Canadian Shipper


Rising demand for seafood to keep Nova Scotia exports growing in 2015: EDC

HALIFAX, N.S.–Nova Scotia’s agri-food exports are projected to see a third year of double-digit growth in 2015, according to Export Development Canada (EDC).

Solid recovery in the U.S., higher live lobster prices and increased diversification of sales to emerging markets will power the sector to 22%  growth this year.

“Economic recovery in the U.S. means consumers are dining out more and buying pricier menu items,” says Peter Hall, Chief Economist, EDC. “Nova Scotia live lobster is a hot commodity, especially for big cities in the US Northeast.”

The strength in the agri-food sector, combined with increased investment in the auto sector, will help drive the province’s total export growth to 7%.

The growing middle class in Asian countries has led to increased demand for seafood, and helped to diversify the province’s export destinations. “Seafood exports outside of the U.S. are growing rapidly. This is quickly becoming one of the country’s more diversified export sectors,” says Hall.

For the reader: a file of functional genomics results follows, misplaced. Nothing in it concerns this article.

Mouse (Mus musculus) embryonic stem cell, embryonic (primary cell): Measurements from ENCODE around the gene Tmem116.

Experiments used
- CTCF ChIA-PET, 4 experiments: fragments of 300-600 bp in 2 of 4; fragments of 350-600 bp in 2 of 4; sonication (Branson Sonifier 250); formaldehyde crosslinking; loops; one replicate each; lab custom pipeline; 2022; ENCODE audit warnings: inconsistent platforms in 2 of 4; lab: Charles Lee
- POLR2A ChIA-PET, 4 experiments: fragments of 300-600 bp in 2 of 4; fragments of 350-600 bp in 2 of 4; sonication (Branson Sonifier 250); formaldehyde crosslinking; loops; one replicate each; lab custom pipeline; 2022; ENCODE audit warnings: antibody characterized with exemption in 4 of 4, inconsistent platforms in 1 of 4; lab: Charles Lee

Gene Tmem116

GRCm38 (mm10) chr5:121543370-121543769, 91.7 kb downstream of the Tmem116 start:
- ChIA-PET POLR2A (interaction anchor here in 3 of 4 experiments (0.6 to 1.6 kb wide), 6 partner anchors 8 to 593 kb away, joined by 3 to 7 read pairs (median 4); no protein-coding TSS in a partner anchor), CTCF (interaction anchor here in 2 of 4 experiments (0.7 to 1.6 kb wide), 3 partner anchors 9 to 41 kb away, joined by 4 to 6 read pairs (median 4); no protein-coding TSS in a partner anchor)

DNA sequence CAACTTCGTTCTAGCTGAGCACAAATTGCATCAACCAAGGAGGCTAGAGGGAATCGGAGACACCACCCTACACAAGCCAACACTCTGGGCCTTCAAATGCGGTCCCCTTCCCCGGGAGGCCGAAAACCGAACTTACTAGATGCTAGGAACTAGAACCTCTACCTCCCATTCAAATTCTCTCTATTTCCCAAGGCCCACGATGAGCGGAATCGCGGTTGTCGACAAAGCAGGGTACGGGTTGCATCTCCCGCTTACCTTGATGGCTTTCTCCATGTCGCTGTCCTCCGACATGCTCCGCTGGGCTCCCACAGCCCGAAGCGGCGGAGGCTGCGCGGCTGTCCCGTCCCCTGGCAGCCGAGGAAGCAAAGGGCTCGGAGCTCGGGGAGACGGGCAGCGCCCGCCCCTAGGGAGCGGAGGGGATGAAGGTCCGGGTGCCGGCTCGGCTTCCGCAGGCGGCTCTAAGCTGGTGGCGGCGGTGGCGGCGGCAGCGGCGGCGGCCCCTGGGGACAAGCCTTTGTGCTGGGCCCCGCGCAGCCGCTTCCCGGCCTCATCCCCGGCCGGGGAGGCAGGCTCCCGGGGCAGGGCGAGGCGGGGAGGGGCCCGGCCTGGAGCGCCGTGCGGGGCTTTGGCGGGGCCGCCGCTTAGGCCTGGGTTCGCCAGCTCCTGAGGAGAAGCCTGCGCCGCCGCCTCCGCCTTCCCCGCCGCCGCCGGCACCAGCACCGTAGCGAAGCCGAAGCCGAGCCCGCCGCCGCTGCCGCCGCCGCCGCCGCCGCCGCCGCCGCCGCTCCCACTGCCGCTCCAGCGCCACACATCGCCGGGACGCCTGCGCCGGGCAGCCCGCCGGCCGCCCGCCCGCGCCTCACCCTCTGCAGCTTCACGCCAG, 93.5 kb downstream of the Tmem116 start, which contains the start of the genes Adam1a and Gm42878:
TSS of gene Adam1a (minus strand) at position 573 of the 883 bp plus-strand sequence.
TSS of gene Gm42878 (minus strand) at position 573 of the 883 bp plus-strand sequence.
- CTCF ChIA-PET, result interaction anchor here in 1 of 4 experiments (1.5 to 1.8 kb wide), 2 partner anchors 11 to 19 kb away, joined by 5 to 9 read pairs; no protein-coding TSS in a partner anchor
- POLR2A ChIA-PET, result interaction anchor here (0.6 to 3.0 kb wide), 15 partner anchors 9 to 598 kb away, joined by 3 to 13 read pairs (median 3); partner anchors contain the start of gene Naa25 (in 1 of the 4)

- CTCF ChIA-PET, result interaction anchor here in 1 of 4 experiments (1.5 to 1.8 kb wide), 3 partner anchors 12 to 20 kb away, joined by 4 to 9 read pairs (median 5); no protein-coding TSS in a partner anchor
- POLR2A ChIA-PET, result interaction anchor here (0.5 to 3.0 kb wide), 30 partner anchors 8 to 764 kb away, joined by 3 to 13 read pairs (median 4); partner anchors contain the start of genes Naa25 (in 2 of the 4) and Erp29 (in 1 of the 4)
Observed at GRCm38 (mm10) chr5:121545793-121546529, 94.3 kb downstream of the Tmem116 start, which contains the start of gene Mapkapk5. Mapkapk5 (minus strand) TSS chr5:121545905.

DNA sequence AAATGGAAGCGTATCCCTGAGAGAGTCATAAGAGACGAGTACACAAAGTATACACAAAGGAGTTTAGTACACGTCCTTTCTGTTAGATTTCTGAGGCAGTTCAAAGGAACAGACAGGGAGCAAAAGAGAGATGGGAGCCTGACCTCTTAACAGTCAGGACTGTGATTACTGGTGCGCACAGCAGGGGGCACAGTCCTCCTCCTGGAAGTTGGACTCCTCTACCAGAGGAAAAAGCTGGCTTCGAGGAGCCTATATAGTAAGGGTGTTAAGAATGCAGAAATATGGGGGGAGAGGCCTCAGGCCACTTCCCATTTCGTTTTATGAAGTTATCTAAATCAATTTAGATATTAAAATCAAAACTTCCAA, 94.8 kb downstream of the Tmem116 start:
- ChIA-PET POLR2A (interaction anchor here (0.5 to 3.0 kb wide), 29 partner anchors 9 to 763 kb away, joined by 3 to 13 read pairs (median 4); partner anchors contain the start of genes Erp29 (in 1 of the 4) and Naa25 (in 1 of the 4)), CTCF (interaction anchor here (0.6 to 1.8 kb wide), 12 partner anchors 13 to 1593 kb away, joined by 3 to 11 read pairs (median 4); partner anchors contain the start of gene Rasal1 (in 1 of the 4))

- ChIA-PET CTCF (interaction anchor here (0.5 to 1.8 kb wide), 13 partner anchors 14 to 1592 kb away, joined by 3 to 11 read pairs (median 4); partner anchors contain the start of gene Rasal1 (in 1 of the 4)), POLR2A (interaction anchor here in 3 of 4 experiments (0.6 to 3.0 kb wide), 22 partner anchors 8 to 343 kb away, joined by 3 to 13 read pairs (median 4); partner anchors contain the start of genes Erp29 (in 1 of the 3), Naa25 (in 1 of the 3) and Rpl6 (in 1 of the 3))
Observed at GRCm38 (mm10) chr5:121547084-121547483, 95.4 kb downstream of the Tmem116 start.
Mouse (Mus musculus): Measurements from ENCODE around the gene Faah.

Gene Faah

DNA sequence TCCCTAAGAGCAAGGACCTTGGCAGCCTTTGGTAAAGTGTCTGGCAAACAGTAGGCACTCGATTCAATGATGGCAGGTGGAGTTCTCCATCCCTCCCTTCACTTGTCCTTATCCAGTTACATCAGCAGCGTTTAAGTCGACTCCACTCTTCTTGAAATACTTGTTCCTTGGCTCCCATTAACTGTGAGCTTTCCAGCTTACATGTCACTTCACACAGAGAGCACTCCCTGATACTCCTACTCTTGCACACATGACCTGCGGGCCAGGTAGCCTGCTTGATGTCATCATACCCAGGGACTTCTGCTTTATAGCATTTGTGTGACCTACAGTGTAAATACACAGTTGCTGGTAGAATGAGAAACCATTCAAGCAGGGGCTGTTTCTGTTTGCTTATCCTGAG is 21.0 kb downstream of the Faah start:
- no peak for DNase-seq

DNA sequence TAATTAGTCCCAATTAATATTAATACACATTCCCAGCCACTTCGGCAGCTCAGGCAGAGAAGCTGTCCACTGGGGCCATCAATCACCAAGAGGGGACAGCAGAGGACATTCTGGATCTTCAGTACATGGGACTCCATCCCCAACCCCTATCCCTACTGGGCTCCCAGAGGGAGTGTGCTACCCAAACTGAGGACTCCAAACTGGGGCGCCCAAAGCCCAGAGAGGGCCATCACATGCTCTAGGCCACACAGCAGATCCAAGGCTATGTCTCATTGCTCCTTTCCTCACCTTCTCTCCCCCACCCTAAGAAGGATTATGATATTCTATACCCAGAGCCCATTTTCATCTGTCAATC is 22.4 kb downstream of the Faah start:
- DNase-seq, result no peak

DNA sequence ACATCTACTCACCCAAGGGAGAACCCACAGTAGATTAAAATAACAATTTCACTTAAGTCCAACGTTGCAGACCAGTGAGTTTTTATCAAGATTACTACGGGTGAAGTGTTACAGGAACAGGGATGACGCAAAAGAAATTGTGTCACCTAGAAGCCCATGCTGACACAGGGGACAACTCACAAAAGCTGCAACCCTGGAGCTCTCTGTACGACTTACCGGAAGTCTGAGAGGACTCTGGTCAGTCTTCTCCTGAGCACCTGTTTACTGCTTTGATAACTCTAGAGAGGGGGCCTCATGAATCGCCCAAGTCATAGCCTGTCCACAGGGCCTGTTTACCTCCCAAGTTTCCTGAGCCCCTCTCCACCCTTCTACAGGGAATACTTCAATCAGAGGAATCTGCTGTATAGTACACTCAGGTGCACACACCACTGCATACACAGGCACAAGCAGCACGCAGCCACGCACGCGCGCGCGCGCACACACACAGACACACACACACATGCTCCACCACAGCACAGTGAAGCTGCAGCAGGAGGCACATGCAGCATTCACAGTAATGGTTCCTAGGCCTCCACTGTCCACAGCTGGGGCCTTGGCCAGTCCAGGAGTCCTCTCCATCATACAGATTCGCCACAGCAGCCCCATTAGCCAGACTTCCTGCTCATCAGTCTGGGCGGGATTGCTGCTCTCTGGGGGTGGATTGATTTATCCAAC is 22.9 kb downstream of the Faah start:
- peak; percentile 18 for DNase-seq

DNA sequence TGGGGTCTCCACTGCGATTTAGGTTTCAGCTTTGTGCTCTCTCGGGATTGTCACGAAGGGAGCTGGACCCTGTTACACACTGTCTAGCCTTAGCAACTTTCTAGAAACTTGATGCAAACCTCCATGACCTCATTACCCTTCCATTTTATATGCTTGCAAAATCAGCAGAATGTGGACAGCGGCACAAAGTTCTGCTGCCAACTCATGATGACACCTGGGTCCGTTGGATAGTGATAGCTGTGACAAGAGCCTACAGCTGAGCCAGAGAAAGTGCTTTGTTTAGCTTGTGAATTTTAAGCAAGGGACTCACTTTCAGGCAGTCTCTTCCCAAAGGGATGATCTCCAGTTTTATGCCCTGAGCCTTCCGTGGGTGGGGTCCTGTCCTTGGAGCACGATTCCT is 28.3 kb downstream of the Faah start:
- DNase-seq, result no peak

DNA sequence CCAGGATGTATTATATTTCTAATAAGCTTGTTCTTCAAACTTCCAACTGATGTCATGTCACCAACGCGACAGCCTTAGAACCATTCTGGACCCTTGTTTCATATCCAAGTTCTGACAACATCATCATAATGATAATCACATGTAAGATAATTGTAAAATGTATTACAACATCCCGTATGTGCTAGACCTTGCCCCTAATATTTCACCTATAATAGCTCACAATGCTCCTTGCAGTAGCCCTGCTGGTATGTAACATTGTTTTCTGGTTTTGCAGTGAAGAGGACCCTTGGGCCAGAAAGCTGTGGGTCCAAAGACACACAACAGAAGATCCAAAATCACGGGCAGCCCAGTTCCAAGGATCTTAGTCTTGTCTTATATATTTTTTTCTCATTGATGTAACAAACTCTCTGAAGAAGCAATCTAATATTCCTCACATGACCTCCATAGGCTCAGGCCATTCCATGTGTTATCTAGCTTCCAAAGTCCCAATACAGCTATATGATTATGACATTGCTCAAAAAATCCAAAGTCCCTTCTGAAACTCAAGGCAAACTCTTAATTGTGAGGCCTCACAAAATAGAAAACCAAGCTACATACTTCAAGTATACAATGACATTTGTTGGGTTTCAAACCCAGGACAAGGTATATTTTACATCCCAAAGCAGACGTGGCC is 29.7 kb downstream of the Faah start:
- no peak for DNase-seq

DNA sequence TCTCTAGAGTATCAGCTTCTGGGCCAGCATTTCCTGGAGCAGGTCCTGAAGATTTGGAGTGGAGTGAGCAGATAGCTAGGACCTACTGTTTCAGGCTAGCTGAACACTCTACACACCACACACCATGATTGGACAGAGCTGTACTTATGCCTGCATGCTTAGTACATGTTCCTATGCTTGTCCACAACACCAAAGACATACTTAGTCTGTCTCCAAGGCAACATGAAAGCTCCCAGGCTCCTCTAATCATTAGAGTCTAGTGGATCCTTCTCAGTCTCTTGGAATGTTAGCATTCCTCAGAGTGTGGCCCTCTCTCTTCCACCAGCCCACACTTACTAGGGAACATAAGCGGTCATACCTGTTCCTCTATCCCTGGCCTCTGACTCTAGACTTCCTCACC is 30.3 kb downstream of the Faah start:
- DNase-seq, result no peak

Canada’s free-trade agreement with South Korea, ratified in January, is also expected to increase shipments to East Asia.

Seafood exports aren’t the only good-news story for the province. Last year’s large investment by Michelin, together with investments by other manufacturers, will see auto sector exports grow by 14% this year.

“Industrial demand in the U.S. is going to be a major driver of global economic growth in 2015,” said Hall. “Our neighbours to the south are running out of manufacturing capacity. This will see more industrial investment coming to Canada, and is a good opportunity for small- to medium-sized Canadian companies to begin exporting or expand their U.S. client base, to make that first jump into exporting.”

Other Nova Scotia industries that will benefit from increased investment are aerospace and the biochemicals sector. While the overall outlook for Nova Scotia is positive, the energy sector will be hit by a sharp drop in activity.

“The impact of oil prices is being felt across the country, and Nova Scotia is no exception,” said Hall. “Energy exports in Nova Scotia will see a significant drop this year. However, the outlook for other sectors is rescuing the bottom line.”


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